After years of supporting your wealthy spouse with their business or career, by taking care of the children, or by homemaking, by initially paying for their education or providing them the capital necessary to get started, or by doing all of the above and more, it probably seems unjust that your soon-to-be-ex-spouse wants to sever the marriage without so much as a fair alimony agreement.

The new tax law, which erases the ability to deduct alimony payments from taxes, may actually spur wealthy spouses to ask for a divorce very soon, as there are only a few months left before it goes into effect. Under the old and current law, the paying spouse could deduct their alimony payments from their taxes and those who sign alimony agreements before January 1st, 2019 will still be able to take advantage of this annual deduction in the years to come. Those who do not will be stuck with paying alimony without the tax write off. For spouses already considering divorce, this may be the last straw that breaks the marriage’s back. If your husband or wife has filed for divorce, you need to contact a San Jose alimony attorney immediately.

What Is Spousal Support and How Is It Determined?

Spouses, particularly well-off spouses, have an obligation to provide financial support, called spousal support or alimony, in a variety of situations. This money can be in addition to child support payments, which are used to provide for the child. Spousal support is used to benefit the lower-earning spouse with the following:

  • Education;
  • Vocational training;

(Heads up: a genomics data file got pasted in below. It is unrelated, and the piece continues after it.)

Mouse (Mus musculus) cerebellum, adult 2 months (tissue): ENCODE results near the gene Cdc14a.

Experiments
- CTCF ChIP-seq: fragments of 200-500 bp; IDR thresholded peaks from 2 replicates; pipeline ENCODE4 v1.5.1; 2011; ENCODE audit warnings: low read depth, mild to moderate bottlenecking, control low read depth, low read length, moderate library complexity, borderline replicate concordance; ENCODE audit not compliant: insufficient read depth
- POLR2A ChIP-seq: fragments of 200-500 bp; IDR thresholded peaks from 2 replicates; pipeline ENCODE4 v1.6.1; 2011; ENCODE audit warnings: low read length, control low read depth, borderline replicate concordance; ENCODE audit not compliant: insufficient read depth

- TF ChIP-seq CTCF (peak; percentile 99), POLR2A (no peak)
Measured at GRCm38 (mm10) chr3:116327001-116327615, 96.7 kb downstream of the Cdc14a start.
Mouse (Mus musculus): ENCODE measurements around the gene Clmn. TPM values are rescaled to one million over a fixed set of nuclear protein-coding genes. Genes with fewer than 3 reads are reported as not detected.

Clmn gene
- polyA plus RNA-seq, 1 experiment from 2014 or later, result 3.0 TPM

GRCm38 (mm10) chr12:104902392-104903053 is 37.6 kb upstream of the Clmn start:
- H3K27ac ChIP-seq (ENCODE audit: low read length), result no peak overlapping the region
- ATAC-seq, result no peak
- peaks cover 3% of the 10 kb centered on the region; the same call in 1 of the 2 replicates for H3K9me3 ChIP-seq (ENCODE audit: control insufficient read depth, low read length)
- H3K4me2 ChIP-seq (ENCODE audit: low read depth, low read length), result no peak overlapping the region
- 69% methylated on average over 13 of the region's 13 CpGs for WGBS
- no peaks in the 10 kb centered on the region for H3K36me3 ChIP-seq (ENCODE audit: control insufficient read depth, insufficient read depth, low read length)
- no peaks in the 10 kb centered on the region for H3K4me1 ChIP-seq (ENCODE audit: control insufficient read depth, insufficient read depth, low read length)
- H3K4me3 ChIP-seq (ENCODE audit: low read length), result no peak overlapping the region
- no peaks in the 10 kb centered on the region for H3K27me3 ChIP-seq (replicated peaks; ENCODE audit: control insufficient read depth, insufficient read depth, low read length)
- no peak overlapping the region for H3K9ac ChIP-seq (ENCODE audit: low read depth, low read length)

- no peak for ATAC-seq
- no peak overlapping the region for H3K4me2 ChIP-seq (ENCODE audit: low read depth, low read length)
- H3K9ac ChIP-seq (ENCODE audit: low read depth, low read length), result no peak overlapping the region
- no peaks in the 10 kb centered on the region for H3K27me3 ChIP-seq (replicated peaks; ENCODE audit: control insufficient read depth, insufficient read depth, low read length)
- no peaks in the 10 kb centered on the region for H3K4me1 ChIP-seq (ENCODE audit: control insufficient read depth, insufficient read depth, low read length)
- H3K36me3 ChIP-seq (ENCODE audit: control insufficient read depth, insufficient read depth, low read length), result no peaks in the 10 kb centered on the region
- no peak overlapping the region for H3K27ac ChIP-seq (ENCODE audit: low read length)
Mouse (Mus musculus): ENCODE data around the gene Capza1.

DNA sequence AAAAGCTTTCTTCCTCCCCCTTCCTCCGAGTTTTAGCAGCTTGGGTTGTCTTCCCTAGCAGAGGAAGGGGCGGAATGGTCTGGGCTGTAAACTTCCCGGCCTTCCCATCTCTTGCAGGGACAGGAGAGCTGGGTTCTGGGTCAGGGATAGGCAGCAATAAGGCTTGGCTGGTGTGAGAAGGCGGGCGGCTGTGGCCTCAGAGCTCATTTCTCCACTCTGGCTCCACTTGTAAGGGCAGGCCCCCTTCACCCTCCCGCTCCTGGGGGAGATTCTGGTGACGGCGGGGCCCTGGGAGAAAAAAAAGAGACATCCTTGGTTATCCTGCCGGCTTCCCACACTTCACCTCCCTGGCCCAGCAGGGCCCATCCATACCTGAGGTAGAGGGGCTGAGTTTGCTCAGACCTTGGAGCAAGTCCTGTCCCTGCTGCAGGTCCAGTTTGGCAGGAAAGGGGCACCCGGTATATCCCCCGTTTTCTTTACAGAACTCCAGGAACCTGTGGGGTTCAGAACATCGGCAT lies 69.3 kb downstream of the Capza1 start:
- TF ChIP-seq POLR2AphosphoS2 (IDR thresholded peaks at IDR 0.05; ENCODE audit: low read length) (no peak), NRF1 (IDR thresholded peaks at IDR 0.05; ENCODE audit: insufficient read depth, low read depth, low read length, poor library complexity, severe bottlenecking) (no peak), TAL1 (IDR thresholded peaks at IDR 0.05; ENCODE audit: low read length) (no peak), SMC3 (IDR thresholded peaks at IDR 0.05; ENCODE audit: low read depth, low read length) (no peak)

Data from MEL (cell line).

• Financial stability to span the gap during divorce, which usually takes many months; and/or
  • Finances to support the lifestyle they have become accustomed to.

When the court makes a decision about spousal support, many factors regarding the marriage are taken into account. These include the length of the marriage, contributions both monetary and non-monetary that each spouse made to the marriage, wealth and income of each spouse, and much more. As such, a wealthy husband or wife will generally have much more disposable income that can be allocated towards spousal support—financial support that may have only been made possible to “give” due to the sacrifices that the lower-earning spouse made during the earlier years of the relationship, such as giving up a career in order to care for the kids or home, or support the breadwinner in other ways.

Contact a Skilled Santa Clara Divorce Attorney Today

Wealthy couples may have higher divorce rates than the national average for a number of reasons, particularly if one spouse is much wealthier than the other. Whether you have a career of your own, you deserve spousal support for the contributions and sacrifices that you have made, and your wealthy spouse has no right to deny you. To make matters right, call skilled San Jose alimony attorney Gemma V. Reyes at 408-292-6289 today for a free 30-minute consultation.